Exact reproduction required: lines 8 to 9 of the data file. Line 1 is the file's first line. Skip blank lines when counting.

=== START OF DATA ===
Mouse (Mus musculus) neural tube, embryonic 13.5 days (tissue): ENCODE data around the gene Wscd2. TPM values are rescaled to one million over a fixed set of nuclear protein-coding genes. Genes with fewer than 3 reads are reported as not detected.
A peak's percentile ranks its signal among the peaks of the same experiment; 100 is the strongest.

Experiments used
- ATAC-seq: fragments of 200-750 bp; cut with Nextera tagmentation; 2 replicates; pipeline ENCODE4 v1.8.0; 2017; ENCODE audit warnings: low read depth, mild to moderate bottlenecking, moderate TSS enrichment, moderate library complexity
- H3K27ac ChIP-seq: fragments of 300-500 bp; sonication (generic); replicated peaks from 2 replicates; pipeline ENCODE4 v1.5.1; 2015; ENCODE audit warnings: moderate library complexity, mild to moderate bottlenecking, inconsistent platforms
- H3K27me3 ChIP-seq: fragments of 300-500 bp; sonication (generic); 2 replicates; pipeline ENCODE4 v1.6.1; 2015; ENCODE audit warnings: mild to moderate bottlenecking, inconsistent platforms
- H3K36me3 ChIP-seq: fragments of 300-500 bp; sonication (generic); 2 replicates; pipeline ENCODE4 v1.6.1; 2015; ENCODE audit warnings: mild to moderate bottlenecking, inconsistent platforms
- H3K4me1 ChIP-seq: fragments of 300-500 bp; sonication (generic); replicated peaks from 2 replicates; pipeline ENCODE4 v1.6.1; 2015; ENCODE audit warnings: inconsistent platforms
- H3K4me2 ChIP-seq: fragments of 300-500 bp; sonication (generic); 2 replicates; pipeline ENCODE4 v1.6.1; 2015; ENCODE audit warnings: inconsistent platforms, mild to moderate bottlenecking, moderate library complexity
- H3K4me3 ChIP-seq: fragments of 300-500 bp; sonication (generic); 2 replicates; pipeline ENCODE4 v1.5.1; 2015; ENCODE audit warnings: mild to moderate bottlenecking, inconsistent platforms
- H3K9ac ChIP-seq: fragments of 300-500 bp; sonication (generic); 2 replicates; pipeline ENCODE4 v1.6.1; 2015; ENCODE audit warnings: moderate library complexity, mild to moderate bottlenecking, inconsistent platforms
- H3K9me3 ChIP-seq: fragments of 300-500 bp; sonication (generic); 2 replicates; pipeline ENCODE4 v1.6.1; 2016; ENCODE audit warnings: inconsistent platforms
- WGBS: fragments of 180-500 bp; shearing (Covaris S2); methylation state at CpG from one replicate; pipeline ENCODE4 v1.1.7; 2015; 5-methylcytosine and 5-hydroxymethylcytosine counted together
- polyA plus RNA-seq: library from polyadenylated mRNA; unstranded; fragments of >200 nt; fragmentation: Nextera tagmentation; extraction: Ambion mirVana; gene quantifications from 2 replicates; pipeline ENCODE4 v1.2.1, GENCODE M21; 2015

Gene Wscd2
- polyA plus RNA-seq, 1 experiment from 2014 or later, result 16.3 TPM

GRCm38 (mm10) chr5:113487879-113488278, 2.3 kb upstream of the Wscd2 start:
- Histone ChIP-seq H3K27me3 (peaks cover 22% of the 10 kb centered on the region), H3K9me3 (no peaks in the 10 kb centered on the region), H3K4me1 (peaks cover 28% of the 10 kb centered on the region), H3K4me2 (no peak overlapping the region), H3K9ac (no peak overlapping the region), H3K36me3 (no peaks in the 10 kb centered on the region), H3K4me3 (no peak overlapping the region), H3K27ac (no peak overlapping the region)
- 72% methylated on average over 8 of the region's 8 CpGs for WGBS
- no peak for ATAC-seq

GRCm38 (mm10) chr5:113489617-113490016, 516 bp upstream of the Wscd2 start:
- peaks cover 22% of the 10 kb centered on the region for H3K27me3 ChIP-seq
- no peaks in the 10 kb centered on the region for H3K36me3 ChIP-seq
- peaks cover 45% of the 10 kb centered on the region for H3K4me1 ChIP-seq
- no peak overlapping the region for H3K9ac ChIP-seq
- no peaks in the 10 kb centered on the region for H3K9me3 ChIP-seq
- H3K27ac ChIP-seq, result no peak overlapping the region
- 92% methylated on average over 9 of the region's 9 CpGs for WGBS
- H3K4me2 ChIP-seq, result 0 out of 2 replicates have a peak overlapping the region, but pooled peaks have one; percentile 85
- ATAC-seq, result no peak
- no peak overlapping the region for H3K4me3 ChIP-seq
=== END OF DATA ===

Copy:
- H3K4me1 ChIP-seq: fragments of 300-500 bp; sonication (generic); replicated peaks from 2 replicates; pipeline ENCODE4 v1.6.1; 2015; ENCODE audit warnings: inconsistent platforms
- H3K4me2 ChIP-seq: fragments of 300-500 bp; sonication (generic); 2 replicates; pipeline ENCODE4 v1.6.1; 2015; ENCODE audit warnings: inconsistent platforms, mild to moderate bottlenecking, moderate library complexity